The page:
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11 to 20 out of 82

Joseph Fornieri
Life of Statesman, Philosopher Abraham Lincoln Examined in Lecture

When introducing Joseph Fornieri, professor of political science at the Rochester Institute of Technology, Hamilton College Professor of History Doug Ambrose pointed out that recently we have witnessed a deluge of books about Abraham Lincoln. Why then, asked Ambrose, do we need another book on Lincoln? As Fornieri’s lecture clearly showed, we still stand to learn a great deal from a true statesman like Lincoln.  More ...

James Capreedy '94
James Capreedy '94 to Lecture on Digital Mapping and the Fall of Rome

James Capreedy ’94, an assistant professor of classics at Hobart and William Smith Colleges, will give a lecture titled “Geography, Digital Mapping and the Fall of Rome” on Wednesday, Nov. 5, at 4:10 p.m., in the Taylor Science Center, room 3024.  More ...

Joseph Fornieri
Abraham Lincoln, Philosopher Statesman Lecture and Panel are Nov. 3

Joseph Fornieri, Rochester Institute of Technology professor of political science, will present a lecture titled "Abraham Lincoln, Philosopher Statesman" on Monday, Nov. 3, at 7 p.m., in the Kennedy Auditorium, Taylor Science Center. The lecture will be followed by a panel discussion; both are free and open to the public.  More ...

Frank Lentricchia
Author and Utica College Graduate to Read, Lecture

Frank Lentricchia, Utica College graduate and literary critic, novelist and film professor, will present two events at Hamilton as part of the English Department’s Fall 2014 Reading Series. Lentricchia will read from his most recent work, Dog Killer of Utica: An Eliot Conte Mystery, on Monday, Nov. 3, at 4:10 p.m., in Dwight Lounge, Bristol Campus Center. He will present a talk titled “Writing as an Italian-American?” on Tuesday, Nov. 4, at 7:30 p.m., in the Burke Library All Night Reading Room. Both events are free and open to the public.  More ...

Sendhil Mullainathan
Economist Mullainathan Discusses Scarcity of Time and Money in Levitt Lecture

Whether tight on cash or short on time, many us understand the concept of scarcity. Although scarcity is often analyzed through the lens of economics, Sendhil Mullainathan, professor of economics at Harvard University, has added the lens of psychology to his work. Co-author of Scarcity: Why Having Too Little Means So Much, he explained the major concepts of his work to an overflowing Chapel audience on Oct. 23.  More ...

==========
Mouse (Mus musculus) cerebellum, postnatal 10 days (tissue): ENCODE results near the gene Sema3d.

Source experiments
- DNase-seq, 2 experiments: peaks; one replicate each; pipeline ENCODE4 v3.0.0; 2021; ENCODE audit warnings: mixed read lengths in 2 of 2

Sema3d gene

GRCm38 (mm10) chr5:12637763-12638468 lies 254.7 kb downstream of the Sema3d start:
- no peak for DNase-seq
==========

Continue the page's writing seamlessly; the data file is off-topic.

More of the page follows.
Burhardt climbing in Canada.
Professional Climber Majka Burhardt Visits Hamilton

Professional climber and author Majka Burhardt visited Hamilton on Oct. 21. She met with students around campus and at the climbing wall and delivered a lecture on her experiences as a professional outdoor athlete and expedition leader.  More ...

Sendhil Mullainathan
Author of Scarcity: Why Having Too Little Means So Much to Speak

Harvard professor Sendhil Mullainathan, a leading economist in the field of behavioral economics and co-author of Scarcity: Why Having Too Little Means So Much, will present a lecture on Thursday, Oct. 23, at 7:30 p.m., in the Chapel. The lecture, sponsored by the Levitt Center and supported by the Continental Fund, is free and open to the public.  More ...

David Shorter
Author, UCLA Professor to Discuss Indigenous Healing

Author and UCLA Professor David Shorter will present a lecture, “Sex, Power, and Healing: Considering an Indigenous Context,” on Thursday, Oct. 23, at 4:10 p.m., in the Red Pit, Kirner-Johnson Building. The lecture is free and open to the public.  More ...

Lilacs - A Purple Haze is Next Arboretum Event

The Hamilton College Arboretum Association will present “Lilacs – A Purple Haze” with Harvard University’s Jack Alexander as guest speaker on Saturday, Oct. 18, at 10 a.m., in the Taylor Science Center’s Kennedy Auditorium on the Hamilton campus. The event is free, open to the public and sponsored by the College and its Arboretum Association.  More ...

Mary Schmidt Campbell lectures prior to the dedication of the Kennedy Center.
Art: An Insurgent Institution

Describing the function of art is nearly as difficult as defining it. Both the purpose and objective of art are fluid concepts, changing based on the perspective and context of those viewing it. More than anything, though, art is powerful, holding within itself the capacity for great change. It is effectively an insurgent: a catalyst capable of causing social and cultural advancement from within an institution itself.  More ...

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